De Do Ron Ron Ron

I wrote in my first blog on Av that I’d voted, campaigned and stood in more than a hundred individual AV elections. Those elections were for roles in Jewish youth organisations, my Student Union, the National Union of Students, trade unions and voluntary groups.

Despite the fact that these elections happened at different times in varied forums, one candidate appeared on most of the ballot papers: my old mate Ron.

RON stands for Re-Open Nominations, and runs as a candidate in many forms of AV election. RON is treated like a real-life candidate. Voters can vote for RON as their first choice or transfer to RON in later rounds as is usual for AV.

When the votes are counted, RON is also treated list a real candidate. Votes are transferred to him in the usual way as candidates are eliminated. If he’s eliminated then his votes are redistributed and he won’t receive any future transfers.

If RON wins, then the election is declared void and nominations are re-opened. In many systems, candidates who have been RONed are not eligible to stand in the re-run election. Read More

AV, Safe Seats, Selections and Primaries

As I said when I first blogged about AV, both sides of the campaign are using weak, wrong and misleading arguments to advance their cases. A perfect example this week was Lord Ashdown’s Sky News interview, where he manages to squeeze at least four incorrect claims about AV in a couple of sentences. He said:

“…no more safe seats, ever; politicians will now have to fight harder to get elected; every vote will count; no MP will get elected unless they get at least 50% of the support of the people in their constituency. Never again will we have more people voting against their MP than actually voted for him when he was elected”“

Today I want to look at safe seats and how to achieve Lord Ashdown’s wish for “No more safe seats, ever”. Read More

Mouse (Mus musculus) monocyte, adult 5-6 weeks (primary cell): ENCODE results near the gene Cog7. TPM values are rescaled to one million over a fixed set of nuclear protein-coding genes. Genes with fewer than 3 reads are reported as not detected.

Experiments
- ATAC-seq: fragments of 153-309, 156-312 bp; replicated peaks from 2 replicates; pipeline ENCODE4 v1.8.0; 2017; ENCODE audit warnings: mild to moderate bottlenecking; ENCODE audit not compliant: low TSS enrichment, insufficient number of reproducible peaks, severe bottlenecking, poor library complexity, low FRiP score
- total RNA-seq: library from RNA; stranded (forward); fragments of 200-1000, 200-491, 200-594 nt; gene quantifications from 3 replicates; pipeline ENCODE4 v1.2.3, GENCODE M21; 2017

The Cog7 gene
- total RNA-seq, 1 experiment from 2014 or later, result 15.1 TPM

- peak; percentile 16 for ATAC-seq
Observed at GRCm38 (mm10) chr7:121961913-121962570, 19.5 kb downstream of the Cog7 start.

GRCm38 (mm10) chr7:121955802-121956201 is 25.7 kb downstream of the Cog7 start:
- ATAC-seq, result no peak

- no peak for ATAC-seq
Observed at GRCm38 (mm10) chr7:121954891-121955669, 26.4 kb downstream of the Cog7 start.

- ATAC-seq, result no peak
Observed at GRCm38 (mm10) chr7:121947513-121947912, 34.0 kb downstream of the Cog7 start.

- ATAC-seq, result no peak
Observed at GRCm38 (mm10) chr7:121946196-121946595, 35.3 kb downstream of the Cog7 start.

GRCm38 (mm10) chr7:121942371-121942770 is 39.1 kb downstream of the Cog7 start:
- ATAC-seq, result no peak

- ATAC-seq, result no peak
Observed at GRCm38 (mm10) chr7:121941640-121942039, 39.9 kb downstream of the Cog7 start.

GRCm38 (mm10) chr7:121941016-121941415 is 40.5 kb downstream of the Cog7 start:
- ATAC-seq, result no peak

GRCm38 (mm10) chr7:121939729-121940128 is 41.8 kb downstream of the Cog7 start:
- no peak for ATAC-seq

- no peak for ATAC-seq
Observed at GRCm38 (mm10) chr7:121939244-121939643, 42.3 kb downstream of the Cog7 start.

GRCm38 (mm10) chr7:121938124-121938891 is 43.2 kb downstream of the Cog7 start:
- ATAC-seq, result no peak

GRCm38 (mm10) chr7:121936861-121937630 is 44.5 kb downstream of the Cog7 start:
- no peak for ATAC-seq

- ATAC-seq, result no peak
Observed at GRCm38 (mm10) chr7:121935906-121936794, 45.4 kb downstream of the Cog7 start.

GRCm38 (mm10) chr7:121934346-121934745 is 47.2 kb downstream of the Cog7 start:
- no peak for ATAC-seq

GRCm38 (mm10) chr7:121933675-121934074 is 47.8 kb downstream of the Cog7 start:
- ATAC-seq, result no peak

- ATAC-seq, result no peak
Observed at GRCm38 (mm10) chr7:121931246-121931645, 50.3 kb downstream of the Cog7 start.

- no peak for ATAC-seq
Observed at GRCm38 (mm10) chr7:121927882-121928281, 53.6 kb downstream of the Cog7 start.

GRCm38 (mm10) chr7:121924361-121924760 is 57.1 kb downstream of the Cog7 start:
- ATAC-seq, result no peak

Creative uses of AV

Tomorrow is the first day of the National Union of Students’ annual Conference. It’s also five years since I last attended an NUS Conference myself, either as a voting delegate or as a balcony-based observer.

I went to my first NUS Conference in 2003. I was elected by the narrowest of margins in an STV election and joined eight of my fellow Bristol-university students on the trip to Blackpool.

NUS conferences are unusual because elections for NUS’s full-time officers happen at the Conference. This is an archaism; Trade Unions and Student Unions used to elect their officers in the same way, but labour laws and the Education Act 1994 respectively, meant that these Unions now have to legally hold a ballot of all members. NUS is not legally a Student Union and its members are other Unions not individuals, so didn’t have to change away from the old-fashioned system.

NUS has political groupings of varying formality, often disparagingly called ‘factions’: Labour Students is the formal student wing of the Labour party and organises openly. Various groups of ‘Independent’ students run slates of candidates, sometimes openly and sometimes less so. Groups on the Far Left are active, sometimes running joint slates as allies and sometimes opposing each other. Conservative Future sometimes organises for NUS and sometimes decides not to bother. Other groups like the Union of Jewish Students also attend the Conference but don’t usually run candidates for the full-time officer roles. Read More

Misunderstanding AV

I have no particular view about the AV referendum. I haven’t decided which way to vote yet, but it’s not ambivalence as much as non-valence. I don’t feel strongly either way.

But weirdly, I still want to explore the arguments anyway, especially as public debate on both sides has been pretty poor.

One reason for this may be that lots of the people leading the debate don’t actually know what they’re talking about.

A confession: I have probably voted in over a hundred AV elections; I have run in AV elections, been a campaign manager for AV elections, and counted the votes in AV elections.

But I’ve also voted and run and organised several dozen Single Transferable Vote elections. I’ve even counted some small ones.

STV is not AV (though strictly speaking AV is a special case of STV). STV elections are ‘block elections’, where there’s more than one position being elected at the same time. Read More